On 15 October 2019 HMRC announced that they have automatically registered 95,000 businesses for simplified import procedures (usually referred to as Transitional Simplified Procedures or TSP). The TSP arrangements become active if the UK leaves the EU without a deal on 31 October 2019.
An extensive collection of material is available from HMRC focusing on the practical steps that businesses will need to take in the event of a 'no deal' scenario. This ranges from guidance affecting all businesses to guidance for niche sectors.
HMRC published an update to the UK’s temporary tariff regime on 8 October 2019, in readiness for the scenario of the UK leaving the EU without a deal. At the same time it was announced that an exceptional review process would come into force on exit day, with the power to make further changes to the temporary tariff regime if necessary.
Department for International Trade
The Department for International Trade has published a series of country-by-country exporting guidebooks which provide information on exporting goods and services from the UK if we leave the EU with no deal.
On 3 September 2019 HMRC announced that it would be providing funding to help businesses train staff in making customs declarations, and to help businesses who support others to trade goods to invest in IT. This was followed in October 2019 by the announcement of additional funding to help customs agents recruit more staff to manage customs declarations before and after Brexit.
The UK government has provided clarification for UK Horizon 2020 participants and projects and guidance on Horizon 2020 funding if there’s no Brexit deal.
In the event of a no deal scenario the UK Government has guaranteed to underwrite UK Horizon 2020 funds. In order to underwrite these payments current UK recipients of Horizon 2020 funding are encouraged to register their projects on a portal managed by UK Research and Innovation (UKRI). The portal is designed to ensure that UKRI has the information about projects and participants in order to underwrite guarantee payments if required.
The UK Government has published an update on existing trade agreements if the UK leaves the EU without a deal and a list of signed UK trade agreements transitioned from the EU.
The guidance on Existing trade agreements if the UK leaves the EU without a deal highlights the status of those agreements that may not be in place by exit day. Without arrangements to maintain preferences, trade will take place on World Trade Organisation (WTO) terms.
In the guidance the UK government highlights how trading under World Trade Organisation (WTO) terms may affect businesses and the steps that need to be taken to prepare for this.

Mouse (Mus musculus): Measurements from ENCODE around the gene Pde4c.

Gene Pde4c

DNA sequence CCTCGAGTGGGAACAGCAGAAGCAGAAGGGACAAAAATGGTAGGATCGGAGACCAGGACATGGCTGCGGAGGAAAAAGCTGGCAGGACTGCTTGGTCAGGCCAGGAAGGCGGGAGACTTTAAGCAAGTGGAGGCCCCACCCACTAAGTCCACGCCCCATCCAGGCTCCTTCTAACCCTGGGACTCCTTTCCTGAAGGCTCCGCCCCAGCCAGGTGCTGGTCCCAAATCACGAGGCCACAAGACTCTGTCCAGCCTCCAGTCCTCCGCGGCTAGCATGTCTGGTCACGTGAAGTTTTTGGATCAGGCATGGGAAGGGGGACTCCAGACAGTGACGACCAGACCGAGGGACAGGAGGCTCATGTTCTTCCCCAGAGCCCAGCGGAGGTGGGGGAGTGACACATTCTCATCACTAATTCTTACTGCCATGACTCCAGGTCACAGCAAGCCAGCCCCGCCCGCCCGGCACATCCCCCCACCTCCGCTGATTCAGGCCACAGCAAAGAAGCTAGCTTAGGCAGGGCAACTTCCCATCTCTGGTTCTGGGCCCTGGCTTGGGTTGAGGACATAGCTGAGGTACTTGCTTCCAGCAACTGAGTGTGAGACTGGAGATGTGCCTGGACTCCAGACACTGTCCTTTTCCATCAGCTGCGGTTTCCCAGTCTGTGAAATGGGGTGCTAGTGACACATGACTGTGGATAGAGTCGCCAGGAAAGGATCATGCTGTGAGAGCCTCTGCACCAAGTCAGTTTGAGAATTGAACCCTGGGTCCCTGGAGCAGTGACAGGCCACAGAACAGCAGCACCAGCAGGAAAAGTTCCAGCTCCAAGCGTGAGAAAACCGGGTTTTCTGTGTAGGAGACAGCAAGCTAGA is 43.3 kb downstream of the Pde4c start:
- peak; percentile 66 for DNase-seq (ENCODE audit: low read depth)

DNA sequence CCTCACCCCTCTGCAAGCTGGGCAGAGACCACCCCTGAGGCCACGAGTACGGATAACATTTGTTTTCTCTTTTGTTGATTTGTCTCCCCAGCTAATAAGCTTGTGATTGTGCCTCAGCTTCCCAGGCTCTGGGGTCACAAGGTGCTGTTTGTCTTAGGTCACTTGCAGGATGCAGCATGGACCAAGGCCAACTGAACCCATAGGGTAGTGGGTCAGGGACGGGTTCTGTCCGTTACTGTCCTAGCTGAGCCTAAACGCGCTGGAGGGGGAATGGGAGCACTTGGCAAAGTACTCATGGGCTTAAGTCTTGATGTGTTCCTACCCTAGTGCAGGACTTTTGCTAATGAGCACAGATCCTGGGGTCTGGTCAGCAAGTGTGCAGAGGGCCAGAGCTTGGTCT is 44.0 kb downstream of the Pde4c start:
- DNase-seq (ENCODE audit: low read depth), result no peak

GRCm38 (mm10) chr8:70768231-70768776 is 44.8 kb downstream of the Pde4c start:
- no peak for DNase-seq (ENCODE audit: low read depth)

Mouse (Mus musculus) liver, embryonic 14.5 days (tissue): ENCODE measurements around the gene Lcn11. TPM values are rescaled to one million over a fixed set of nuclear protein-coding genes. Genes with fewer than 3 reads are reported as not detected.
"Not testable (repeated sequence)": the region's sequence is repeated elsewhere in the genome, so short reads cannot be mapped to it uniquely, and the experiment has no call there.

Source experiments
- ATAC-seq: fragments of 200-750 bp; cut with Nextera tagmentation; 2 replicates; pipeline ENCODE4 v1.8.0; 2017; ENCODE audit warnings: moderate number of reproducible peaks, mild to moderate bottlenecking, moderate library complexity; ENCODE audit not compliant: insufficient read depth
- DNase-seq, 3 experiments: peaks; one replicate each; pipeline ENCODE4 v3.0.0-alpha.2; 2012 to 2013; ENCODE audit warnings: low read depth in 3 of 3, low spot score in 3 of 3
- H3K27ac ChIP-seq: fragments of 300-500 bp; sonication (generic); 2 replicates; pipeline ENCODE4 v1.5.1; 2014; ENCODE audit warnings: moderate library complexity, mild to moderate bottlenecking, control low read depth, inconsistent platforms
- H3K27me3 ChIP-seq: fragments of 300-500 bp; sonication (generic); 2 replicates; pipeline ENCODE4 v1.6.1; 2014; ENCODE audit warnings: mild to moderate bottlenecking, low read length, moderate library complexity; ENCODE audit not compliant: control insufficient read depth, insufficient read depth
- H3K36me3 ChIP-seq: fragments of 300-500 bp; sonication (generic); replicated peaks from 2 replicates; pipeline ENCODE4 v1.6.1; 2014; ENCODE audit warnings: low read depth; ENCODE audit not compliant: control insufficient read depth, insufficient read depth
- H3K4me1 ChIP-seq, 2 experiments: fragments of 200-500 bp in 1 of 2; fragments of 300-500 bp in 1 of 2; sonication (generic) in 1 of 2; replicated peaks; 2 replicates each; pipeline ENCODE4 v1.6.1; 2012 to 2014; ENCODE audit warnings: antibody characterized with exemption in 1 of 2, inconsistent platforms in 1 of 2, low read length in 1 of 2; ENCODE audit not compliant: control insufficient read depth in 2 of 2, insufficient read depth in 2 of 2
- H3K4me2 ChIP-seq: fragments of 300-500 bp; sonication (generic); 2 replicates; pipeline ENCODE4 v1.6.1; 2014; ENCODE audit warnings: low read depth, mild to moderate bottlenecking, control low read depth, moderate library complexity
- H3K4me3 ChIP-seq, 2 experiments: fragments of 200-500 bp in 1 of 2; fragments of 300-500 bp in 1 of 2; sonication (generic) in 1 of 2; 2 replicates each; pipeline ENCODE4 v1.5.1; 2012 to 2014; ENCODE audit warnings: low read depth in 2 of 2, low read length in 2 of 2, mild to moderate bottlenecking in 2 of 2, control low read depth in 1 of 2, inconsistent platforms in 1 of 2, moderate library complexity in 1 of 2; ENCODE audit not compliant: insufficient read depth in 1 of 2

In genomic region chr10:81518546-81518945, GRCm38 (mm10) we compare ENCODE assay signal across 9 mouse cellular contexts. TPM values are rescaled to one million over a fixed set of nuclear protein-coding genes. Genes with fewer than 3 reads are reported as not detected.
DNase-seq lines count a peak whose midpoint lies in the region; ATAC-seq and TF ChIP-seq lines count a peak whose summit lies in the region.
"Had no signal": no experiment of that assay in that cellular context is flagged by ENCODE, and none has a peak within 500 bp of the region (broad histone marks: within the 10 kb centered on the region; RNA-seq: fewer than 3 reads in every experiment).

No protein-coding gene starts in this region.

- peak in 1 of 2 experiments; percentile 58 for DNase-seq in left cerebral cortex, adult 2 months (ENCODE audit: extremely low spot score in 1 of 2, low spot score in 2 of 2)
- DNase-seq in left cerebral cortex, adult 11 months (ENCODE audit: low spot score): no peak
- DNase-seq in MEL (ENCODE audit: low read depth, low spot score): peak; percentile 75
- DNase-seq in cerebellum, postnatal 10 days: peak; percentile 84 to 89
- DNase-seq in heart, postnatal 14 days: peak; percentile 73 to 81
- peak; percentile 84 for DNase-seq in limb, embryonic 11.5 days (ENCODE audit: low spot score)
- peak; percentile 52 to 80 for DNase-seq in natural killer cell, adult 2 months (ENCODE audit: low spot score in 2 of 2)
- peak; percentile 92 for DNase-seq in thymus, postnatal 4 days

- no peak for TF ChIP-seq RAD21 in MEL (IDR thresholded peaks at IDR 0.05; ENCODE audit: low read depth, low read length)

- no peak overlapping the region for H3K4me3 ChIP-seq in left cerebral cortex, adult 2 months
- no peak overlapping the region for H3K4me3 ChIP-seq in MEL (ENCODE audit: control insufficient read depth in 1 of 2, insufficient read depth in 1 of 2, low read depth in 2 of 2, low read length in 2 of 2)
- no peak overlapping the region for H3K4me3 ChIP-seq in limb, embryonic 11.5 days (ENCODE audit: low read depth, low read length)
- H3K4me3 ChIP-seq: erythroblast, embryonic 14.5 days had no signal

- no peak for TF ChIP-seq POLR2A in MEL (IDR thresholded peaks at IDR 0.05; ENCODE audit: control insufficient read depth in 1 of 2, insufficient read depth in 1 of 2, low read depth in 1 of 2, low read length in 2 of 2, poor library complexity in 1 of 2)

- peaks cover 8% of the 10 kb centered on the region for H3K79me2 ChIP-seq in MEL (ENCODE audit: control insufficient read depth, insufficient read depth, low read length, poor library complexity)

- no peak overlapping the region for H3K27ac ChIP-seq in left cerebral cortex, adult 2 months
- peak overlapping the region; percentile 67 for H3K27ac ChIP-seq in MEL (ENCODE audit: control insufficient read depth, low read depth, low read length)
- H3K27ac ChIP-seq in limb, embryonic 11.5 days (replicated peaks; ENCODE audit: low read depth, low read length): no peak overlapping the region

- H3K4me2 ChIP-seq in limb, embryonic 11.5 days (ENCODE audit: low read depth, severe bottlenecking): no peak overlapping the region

The European Commission issued the press release Brexit preparedness: EU completes preparations for possible “no-deal” scenario on 12 April on 25 March 2019. The press release summarises the "no-deal" contingency measures taken by the European Commission with a set of useful links for EU businesses and citizens.
A series of Brexit factsheets are also available, covering topics such as Travelling between the UK and the EU in the event of "no deal".
The European Commission announced the implementation of their "no-deal" Contingency Action Plan on 19 December 2018.
The 12 page implementation plan ('Preparing for the withdrawal of the United Kingdom from the European Union on 30 March 2019: Implementing the Commission’s Contingency Action Plan') sets out the contingency measures adopted by the European Commission. Sector-specific regulation measures outlined cover financial services; air transport; road haulage; climate policy; customs and the export of goods.
A 17 page document with questions and answers was released to accompany the plan. The document covers questions such as:
- Will trucks be able to continue carrying goods between the UK and the EU if the UK leaves in case of no deal? Is there a restriction in numbers?
- What exactly is the Commission proposing in the area of financial services?
- In case of no deal, will goods coming from the UK to the EU/EU to the UK be considered as imports/exports as of 30 March 2019?
- What rules will apply to EU-UK trade in terms of VAT in case of no deal?
The European Commission have also published a guide on How to prepare for Brexit: Customs guide for businesses to help businesses in the EU start preparing for the UK’s withdrawal, if they have not yet done so. The guide includes a Brexit checklist for traders.
The European Commission has issued a series of Preparedness notices which are intended to help individuals and businesses plan for the withdrawal of the United Kingdom from the European Union in a wide range of policy areas.
The European Commission has also published a central listing of Legislative initiatives and other legal acts which are targeted at remedying 'the negative impact of a disorderly withdrawal or at enabling the necessary adaptation of the legislation'.
A comprehensive collection of links to National Brexit information in Member States has been provided through the European Commission website.
France has published information on the procedures that are being put in place at the French border in preparation for a no-deal Brexit, as reported by the Institute of Export & International Trade at 'A smart border for smart drivers' in France - Brexit update
The Scottish Parliament Information Centre publishes a regular Brexit Update which provides information on political developments, no-deal preparations and recent Brexit publications.
The Scottish Government published a 57 page briefing 'Preparing for a no-deal Brexit' on 2 September 2019 which outlines some potential immediate impacts of a no-deal Brexit along with details of Scottish contingency planning to mitigate any disruptions that may occur after EU exit.
The Welsh Government published a 35 page 'No deal action plan' on 16 September 2019 which details the actions taken by the Welsh Government to reduce the impact of a no-deal Brexit as far as possible.
The credit ratings agencies have published briefings on the potential rating pressure resulting from a no-deal Brexit which have been made available through their dedicated Brexit portals at Countdown to Brexit (S&P Global Ratings) and Credit Hotspot: Brexit (Fitch ratings).